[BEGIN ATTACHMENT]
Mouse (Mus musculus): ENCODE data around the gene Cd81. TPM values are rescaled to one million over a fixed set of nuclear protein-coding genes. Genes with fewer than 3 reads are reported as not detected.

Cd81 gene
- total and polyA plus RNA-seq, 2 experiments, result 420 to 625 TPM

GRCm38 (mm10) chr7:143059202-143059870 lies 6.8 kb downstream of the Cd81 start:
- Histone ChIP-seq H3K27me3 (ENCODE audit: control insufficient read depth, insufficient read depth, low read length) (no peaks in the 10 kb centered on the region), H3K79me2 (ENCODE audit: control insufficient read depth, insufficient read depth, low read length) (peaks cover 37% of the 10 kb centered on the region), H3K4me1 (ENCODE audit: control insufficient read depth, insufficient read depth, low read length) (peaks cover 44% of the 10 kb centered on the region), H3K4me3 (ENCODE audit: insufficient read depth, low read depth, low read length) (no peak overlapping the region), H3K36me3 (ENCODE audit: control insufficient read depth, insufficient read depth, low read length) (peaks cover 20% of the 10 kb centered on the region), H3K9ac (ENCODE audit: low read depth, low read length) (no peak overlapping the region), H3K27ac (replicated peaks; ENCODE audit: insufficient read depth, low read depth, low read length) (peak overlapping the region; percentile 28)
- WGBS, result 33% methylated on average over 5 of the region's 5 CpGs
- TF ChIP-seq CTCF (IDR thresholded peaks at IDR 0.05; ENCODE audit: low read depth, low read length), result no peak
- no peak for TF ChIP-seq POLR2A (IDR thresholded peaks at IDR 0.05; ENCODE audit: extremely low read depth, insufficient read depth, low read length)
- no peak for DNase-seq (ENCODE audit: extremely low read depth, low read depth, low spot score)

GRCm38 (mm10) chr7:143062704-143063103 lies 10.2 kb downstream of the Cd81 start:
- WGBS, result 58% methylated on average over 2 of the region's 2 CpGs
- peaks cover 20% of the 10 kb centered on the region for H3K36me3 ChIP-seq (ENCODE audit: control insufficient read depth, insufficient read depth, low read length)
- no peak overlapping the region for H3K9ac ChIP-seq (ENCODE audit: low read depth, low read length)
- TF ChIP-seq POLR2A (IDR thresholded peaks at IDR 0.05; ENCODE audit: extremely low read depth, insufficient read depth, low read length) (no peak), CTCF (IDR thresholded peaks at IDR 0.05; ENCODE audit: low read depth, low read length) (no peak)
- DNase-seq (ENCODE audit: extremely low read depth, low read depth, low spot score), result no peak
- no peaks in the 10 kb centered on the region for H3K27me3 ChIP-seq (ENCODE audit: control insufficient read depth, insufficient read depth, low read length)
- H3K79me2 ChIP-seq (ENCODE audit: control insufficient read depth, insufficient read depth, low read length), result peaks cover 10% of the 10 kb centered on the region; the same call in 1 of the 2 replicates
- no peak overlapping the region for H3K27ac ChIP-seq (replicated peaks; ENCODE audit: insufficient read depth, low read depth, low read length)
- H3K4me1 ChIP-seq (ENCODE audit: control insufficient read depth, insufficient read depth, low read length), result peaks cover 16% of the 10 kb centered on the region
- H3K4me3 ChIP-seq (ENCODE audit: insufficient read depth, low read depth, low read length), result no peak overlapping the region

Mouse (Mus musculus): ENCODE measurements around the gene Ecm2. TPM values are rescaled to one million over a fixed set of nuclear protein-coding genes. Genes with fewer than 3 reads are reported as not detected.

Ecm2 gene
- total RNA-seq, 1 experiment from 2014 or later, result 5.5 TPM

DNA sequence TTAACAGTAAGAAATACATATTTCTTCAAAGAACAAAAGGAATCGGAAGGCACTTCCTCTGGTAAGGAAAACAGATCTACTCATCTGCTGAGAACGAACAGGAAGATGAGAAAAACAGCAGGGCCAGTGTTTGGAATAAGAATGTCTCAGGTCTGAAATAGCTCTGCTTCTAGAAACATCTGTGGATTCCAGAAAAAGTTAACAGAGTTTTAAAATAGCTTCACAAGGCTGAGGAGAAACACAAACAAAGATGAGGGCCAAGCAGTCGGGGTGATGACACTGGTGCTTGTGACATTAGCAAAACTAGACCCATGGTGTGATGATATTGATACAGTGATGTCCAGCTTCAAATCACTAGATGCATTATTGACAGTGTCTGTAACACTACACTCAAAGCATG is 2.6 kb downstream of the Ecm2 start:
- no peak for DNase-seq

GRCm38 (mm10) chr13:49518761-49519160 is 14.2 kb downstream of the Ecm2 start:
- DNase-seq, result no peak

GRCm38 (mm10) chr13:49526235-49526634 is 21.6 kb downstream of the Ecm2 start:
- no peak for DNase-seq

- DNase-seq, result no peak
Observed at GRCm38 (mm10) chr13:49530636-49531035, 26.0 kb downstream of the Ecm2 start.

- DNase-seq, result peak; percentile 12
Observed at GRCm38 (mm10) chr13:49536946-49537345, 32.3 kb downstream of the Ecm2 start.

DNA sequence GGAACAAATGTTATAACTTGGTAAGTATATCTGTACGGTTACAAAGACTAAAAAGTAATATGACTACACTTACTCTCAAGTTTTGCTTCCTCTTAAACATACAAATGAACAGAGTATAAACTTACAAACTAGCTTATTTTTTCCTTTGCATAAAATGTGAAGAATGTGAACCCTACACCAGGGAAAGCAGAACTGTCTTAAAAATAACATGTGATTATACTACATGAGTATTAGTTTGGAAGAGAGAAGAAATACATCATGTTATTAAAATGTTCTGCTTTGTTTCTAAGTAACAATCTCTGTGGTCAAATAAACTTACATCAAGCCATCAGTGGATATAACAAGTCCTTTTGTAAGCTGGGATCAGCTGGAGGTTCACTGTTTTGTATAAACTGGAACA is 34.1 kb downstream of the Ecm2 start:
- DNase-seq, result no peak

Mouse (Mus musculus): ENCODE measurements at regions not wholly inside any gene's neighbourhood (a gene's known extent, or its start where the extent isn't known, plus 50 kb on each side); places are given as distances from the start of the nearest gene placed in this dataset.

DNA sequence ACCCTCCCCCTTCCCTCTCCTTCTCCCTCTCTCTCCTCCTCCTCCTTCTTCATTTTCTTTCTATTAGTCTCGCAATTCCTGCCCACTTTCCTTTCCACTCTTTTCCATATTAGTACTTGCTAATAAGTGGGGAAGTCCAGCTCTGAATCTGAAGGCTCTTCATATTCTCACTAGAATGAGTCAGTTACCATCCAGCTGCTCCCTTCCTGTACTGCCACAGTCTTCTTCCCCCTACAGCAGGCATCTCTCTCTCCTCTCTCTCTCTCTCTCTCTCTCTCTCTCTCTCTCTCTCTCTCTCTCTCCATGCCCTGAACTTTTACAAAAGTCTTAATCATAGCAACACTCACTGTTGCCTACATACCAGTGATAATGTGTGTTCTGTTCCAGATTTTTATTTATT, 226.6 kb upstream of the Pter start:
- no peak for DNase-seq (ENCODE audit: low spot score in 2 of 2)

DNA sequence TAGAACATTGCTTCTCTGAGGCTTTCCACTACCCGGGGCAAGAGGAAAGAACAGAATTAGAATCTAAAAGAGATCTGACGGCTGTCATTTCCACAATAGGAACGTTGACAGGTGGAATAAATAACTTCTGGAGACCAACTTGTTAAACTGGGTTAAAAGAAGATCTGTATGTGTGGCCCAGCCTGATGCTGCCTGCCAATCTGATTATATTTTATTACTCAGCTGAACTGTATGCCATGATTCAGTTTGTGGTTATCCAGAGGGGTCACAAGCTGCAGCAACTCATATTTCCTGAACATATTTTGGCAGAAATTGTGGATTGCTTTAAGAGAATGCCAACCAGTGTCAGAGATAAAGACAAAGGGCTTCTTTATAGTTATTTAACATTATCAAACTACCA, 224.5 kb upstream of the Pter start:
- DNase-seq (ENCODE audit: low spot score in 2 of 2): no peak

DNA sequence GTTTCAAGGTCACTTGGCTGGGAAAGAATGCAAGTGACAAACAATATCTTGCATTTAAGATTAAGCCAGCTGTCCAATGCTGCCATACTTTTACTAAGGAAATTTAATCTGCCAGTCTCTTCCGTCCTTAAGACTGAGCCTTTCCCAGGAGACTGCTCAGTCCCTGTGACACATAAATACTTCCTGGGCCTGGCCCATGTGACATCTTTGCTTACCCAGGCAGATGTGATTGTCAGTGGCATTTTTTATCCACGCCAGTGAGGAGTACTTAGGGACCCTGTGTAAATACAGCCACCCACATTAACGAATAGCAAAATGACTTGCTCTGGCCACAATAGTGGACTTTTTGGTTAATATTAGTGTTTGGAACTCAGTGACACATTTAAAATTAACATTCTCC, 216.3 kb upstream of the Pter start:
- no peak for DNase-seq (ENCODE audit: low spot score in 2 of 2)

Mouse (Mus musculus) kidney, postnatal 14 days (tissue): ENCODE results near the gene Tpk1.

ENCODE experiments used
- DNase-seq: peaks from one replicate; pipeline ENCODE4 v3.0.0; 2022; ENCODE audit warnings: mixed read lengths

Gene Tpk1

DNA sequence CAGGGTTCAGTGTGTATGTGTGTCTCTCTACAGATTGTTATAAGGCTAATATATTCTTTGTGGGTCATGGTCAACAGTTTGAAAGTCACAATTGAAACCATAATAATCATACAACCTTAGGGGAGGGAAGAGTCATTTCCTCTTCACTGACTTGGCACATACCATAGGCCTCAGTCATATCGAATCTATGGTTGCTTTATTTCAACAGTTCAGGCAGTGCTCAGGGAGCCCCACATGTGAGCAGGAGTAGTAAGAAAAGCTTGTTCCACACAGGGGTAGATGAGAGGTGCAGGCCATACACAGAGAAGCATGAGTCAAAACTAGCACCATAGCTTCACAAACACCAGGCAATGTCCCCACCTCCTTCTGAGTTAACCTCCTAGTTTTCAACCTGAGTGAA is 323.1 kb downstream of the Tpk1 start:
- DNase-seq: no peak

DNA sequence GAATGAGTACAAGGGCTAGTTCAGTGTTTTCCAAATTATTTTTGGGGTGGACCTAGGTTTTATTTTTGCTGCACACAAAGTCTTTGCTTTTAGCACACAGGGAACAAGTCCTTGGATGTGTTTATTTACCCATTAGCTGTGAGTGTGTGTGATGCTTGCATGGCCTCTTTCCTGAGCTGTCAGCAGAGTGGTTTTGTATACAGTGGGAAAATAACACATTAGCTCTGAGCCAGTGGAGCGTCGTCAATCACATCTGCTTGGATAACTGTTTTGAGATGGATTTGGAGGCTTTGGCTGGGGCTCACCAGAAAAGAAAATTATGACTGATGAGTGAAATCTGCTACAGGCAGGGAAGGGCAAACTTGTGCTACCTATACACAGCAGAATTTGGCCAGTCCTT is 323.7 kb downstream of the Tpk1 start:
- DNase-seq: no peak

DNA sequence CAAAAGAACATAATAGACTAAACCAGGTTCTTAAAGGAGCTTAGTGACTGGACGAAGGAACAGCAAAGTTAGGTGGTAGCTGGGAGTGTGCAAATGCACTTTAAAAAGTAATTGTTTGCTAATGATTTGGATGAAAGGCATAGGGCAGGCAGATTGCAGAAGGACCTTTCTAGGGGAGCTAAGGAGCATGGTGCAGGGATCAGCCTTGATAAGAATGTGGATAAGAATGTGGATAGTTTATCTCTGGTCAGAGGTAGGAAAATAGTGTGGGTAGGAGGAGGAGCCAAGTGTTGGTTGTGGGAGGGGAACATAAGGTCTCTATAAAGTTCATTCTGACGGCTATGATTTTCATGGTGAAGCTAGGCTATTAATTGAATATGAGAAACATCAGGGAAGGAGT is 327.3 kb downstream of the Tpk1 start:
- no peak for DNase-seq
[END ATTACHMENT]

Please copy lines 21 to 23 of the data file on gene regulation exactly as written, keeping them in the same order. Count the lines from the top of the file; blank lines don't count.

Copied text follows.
Mouse (Mus musculus): ENCODE measurements around the gene Ecm2. TPM values are rescaled to one million over a fixed set of nuclear protein-coding genes. Genes with fewer than 3 reads are reported as not detected.

Ecm2 gene
- total RNA-seq, 1 experiment from 2014 or later, result 5.5 TPM